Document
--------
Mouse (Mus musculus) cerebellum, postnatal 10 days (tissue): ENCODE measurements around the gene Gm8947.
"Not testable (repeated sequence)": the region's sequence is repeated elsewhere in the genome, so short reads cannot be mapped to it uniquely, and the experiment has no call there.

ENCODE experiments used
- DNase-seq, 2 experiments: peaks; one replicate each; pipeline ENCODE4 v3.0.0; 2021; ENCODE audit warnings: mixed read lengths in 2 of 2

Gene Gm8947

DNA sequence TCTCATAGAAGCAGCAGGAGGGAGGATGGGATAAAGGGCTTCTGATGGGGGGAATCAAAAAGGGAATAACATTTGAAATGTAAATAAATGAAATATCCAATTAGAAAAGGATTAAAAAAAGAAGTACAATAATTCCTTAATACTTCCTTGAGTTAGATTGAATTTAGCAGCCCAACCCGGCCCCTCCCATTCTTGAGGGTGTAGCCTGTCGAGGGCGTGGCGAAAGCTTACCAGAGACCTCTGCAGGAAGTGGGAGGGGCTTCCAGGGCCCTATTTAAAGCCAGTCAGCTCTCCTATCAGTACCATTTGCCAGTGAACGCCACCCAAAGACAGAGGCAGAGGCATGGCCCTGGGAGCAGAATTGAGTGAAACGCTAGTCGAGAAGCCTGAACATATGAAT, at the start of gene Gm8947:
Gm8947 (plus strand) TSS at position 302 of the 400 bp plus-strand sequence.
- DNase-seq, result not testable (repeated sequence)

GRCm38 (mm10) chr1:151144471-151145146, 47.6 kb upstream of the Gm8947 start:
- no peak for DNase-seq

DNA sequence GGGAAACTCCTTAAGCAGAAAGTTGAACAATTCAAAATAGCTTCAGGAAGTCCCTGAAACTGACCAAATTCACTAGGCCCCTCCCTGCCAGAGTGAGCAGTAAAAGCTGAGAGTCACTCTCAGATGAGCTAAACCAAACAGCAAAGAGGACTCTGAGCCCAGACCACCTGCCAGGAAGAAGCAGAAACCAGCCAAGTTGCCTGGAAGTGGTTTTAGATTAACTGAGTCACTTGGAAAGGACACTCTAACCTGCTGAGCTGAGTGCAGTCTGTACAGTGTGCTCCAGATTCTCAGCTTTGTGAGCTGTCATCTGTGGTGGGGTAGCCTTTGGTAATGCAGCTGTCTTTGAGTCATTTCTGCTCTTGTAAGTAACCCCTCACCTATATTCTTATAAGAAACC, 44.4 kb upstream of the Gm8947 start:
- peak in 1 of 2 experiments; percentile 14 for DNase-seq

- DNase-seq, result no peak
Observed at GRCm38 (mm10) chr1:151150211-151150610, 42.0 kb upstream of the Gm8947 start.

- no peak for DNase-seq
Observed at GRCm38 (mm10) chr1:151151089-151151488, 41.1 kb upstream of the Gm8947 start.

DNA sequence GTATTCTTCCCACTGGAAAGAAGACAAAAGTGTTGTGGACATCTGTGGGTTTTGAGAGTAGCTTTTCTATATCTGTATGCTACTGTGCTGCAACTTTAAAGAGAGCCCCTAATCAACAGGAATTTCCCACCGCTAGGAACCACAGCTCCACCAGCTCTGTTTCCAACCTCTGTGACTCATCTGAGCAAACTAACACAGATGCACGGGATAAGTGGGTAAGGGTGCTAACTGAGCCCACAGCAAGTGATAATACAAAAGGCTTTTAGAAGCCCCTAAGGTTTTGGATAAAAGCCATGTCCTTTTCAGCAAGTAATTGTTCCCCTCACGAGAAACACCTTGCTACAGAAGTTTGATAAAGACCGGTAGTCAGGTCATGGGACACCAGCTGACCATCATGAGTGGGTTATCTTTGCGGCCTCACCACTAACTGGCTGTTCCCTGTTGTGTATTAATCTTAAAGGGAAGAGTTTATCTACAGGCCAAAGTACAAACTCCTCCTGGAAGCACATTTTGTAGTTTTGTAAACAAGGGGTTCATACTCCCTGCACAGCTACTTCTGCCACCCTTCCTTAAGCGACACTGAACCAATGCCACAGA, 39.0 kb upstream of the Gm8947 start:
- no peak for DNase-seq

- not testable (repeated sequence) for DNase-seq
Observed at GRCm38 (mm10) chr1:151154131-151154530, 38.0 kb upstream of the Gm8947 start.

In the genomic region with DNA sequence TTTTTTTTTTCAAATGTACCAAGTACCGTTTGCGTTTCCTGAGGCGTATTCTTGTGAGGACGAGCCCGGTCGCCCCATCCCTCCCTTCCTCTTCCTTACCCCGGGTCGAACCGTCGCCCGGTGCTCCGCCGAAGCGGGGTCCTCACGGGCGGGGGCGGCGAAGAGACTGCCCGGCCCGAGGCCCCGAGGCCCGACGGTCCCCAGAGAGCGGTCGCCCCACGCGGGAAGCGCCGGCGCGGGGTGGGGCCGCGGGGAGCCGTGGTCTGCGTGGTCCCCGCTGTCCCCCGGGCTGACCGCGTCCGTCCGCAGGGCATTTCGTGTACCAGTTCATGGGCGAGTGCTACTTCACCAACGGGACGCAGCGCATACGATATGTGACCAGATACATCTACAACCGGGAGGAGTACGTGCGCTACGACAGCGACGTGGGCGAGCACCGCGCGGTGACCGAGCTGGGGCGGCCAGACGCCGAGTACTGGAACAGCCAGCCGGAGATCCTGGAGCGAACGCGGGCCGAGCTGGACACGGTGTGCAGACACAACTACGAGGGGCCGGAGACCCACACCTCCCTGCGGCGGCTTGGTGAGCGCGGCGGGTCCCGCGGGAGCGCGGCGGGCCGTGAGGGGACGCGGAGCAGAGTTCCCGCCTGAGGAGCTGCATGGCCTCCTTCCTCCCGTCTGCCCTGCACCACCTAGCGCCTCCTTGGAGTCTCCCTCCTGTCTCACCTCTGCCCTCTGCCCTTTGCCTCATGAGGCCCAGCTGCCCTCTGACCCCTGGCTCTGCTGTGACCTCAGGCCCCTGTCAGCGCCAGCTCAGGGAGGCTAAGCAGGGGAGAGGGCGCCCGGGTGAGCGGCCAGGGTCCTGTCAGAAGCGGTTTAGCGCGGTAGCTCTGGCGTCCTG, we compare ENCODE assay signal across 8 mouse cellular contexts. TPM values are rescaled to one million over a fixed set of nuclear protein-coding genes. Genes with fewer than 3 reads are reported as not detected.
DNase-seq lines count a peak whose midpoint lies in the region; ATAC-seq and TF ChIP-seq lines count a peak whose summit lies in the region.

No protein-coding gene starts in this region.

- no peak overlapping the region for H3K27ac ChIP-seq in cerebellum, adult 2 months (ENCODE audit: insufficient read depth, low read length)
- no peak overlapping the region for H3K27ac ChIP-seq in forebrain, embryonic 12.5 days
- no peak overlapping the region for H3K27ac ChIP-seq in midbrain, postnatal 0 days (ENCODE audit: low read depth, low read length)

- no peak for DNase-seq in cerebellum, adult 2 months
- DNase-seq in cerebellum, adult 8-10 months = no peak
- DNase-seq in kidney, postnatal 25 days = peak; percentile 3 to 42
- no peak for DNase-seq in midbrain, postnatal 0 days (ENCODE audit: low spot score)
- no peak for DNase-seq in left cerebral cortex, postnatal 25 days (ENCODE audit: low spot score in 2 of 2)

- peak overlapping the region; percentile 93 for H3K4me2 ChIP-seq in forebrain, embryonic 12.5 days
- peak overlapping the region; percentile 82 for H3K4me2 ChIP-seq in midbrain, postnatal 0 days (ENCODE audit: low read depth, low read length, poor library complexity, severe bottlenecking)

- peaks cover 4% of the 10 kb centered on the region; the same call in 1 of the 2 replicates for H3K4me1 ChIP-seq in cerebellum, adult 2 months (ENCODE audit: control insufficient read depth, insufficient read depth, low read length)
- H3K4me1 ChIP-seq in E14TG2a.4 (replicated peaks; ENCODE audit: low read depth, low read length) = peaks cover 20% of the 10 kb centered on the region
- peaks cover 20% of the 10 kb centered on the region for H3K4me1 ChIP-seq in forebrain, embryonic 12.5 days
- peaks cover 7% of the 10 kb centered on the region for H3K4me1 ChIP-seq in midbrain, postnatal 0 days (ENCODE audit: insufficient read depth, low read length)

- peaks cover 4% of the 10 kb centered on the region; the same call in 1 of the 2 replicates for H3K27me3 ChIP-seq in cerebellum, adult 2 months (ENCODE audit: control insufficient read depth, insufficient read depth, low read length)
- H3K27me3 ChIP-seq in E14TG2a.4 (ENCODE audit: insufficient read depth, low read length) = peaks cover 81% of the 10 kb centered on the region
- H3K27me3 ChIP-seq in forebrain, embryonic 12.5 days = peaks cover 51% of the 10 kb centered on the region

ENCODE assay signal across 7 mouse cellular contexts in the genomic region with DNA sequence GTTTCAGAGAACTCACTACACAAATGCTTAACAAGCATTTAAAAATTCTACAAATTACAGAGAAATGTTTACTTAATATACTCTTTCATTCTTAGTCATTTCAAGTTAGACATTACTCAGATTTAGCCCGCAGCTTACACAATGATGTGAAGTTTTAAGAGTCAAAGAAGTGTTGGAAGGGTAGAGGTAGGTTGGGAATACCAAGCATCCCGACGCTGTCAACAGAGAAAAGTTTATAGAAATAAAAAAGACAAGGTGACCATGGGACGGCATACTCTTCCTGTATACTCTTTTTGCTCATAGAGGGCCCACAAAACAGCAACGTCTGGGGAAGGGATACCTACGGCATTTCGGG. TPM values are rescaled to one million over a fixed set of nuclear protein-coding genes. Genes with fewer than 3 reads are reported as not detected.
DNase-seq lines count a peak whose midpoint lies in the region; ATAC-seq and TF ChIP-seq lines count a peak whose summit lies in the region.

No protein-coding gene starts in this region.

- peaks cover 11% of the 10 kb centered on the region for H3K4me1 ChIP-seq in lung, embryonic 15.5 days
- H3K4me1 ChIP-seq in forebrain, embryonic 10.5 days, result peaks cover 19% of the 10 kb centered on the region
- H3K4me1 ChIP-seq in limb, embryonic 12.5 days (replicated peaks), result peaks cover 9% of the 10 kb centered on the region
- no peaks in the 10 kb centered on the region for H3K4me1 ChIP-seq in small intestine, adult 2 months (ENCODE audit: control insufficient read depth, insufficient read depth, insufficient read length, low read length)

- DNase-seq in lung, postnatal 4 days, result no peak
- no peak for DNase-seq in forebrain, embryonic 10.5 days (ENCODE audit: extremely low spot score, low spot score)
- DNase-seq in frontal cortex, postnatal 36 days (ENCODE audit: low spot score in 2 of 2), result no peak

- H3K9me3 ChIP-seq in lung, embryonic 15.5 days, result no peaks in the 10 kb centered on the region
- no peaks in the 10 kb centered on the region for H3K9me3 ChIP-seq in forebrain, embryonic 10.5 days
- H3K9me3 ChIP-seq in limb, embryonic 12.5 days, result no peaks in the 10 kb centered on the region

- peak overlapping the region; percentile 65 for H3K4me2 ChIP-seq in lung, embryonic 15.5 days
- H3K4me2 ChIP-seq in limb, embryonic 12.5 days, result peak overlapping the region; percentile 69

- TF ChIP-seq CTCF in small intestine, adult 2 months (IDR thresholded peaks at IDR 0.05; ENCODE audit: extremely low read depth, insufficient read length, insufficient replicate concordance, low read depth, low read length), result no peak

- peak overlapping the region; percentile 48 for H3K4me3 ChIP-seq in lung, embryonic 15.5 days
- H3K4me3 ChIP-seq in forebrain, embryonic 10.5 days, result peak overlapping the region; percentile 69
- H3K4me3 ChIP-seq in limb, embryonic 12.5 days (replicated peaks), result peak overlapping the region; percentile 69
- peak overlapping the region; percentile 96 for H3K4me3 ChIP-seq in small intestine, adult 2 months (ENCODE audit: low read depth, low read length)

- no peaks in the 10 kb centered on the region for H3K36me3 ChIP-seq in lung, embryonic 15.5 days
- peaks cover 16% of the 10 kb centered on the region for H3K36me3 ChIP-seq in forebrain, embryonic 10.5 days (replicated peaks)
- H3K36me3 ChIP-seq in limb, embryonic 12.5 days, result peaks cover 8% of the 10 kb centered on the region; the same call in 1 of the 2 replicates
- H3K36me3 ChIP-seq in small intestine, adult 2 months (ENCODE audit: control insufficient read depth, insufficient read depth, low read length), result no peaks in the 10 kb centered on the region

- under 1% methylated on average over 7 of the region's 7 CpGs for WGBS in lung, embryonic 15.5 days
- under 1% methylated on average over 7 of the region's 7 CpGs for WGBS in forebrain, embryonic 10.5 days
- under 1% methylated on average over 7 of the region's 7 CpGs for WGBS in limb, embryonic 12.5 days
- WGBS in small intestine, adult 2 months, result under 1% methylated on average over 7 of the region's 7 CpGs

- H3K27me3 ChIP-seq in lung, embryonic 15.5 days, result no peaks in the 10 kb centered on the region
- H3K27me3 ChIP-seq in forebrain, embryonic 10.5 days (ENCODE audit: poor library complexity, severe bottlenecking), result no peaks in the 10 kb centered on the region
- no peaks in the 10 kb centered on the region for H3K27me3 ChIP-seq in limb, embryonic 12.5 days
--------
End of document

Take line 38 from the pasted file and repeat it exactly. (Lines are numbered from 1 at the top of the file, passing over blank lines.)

- peaks cover 4% of the 10 kb centered on the region; the same call in 1 of the 2 replicates for H3K27me3 ChIP-seq in cerebellum, adult 2 months (ENCODE audit: control insufficient read depth, insufficient read depth, low read length)